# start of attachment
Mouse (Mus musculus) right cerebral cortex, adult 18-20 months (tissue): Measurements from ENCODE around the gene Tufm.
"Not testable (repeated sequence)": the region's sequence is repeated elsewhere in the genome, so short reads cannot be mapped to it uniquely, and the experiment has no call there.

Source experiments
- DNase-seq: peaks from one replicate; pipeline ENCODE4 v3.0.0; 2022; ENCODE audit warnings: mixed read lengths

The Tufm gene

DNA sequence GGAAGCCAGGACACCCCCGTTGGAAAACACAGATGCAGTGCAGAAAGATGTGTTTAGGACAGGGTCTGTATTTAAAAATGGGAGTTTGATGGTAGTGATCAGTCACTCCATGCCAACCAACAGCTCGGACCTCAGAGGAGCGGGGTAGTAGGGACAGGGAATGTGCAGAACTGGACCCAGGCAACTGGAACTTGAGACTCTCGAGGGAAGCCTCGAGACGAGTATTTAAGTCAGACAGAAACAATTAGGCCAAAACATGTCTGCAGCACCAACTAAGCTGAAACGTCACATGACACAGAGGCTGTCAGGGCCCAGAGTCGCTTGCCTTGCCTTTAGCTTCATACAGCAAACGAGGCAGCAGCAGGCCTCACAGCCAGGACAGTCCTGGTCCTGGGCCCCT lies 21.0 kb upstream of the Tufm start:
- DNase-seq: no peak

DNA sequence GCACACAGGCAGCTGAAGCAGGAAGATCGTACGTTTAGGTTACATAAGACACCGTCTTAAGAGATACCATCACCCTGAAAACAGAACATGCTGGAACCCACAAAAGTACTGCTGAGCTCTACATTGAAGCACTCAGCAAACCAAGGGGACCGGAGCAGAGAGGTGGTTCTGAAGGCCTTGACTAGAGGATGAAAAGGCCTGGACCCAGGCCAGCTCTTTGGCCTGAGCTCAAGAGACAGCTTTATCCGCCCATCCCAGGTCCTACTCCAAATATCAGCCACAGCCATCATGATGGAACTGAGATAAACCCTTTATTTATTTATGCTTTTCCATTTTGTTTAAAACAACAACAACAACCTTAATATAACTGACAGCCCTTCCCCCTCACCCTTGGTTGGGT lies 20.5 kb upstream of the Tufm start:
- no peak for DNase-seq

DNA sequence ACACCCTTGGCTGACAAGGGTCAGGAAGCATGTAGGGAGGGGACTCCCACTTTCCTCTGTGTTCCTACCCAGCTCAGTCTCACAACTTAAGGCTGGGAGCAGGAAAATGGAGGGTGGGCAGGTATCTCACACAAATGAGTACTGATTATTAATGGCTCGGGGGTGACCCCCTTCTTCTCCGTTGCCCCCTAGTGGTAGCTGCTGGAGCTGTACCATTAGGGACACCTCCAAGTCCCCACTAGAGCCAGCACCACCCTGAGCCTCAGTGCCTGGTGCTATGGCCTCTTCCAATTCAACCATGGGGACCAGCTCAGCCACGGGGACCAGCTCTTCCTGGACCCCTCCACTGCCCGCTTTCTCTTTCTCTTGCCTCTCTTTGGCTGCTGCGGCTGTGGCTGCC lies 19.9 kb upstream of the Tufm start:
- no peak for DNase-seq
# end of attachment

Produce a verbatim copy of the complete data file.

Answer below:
Mouse (Mus musculus) right cerebral cortex, adult 18-20 months (tissue): Measurements from ENCODE around the gene Tufm.
"Not testable (repeated sequence)": the region's sequence is repeated elsewhere in the genome, so short reads cannot be mapped to it uniquely, and the experiment has no call there.

Source experiments
- DNase-seq: peaks from one replicate; pipeline ENCODE4 v3.0.0; 2022; ENCODE audit warnings: mixed read lengths

The Tufm gene

DNA sequence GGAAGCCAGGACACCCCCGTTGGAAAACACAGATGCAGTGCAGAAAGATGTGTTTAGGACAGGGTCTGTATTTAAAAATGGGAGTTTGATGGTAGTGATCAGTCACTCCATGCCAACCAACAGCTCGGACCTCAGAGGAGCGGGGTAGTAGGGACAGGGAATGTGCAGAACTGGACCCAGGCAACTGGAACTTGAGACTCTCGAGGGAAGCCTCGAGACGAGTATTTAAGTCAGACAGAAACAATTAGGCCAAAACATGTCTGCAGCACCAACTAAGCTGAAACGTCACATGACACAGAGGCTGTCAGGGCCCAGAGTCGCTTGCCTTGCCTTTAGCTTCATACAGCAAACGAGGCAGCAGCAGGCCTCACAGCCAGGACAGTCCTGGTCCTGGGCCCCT lies 21.0 kb upstream of the Tufm start:
- DNase-seq: no peak

DNA sequence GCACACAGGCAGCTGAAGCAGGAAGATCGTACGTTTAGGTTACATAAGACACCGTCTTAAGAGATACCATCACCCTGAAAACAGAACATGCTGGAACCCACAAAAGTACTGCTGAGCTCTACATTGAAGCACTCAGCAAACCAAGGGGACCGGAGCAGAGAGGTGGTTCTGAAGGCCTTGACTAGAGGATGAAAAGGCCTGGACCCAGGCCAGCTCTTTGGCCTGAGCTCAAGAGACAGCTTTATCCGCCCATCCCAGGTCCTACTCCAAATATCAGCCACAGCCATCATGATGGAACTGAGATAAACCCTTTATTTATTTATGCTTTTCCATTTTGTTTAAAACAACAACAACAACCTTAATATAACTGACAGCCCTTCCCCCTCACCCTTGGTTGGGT lies 20.5 kb upstream of the Tufm start:
- no peak for DNase-seq

DNA sequence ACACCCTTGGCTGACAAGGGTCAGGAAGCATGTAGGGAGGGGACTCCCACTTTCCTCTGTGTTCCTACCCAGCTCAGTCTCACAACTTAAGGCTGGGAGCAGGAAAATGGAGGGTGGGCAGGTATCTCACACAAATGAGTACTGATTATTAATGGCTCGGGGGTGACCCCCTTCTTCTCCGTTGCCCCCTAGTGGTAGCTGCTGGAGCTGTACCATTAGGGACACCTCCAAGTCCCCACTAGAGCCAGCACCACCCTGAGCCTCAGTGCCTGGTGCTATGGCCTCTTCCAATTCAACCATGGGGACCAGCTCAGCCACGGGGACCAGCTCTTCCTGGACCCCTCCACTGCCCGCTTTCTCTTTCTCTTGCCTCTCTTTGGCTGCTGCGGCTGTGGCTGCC lies 19.9 kb upstream of the Tufm start:
- no peak for DNase-seq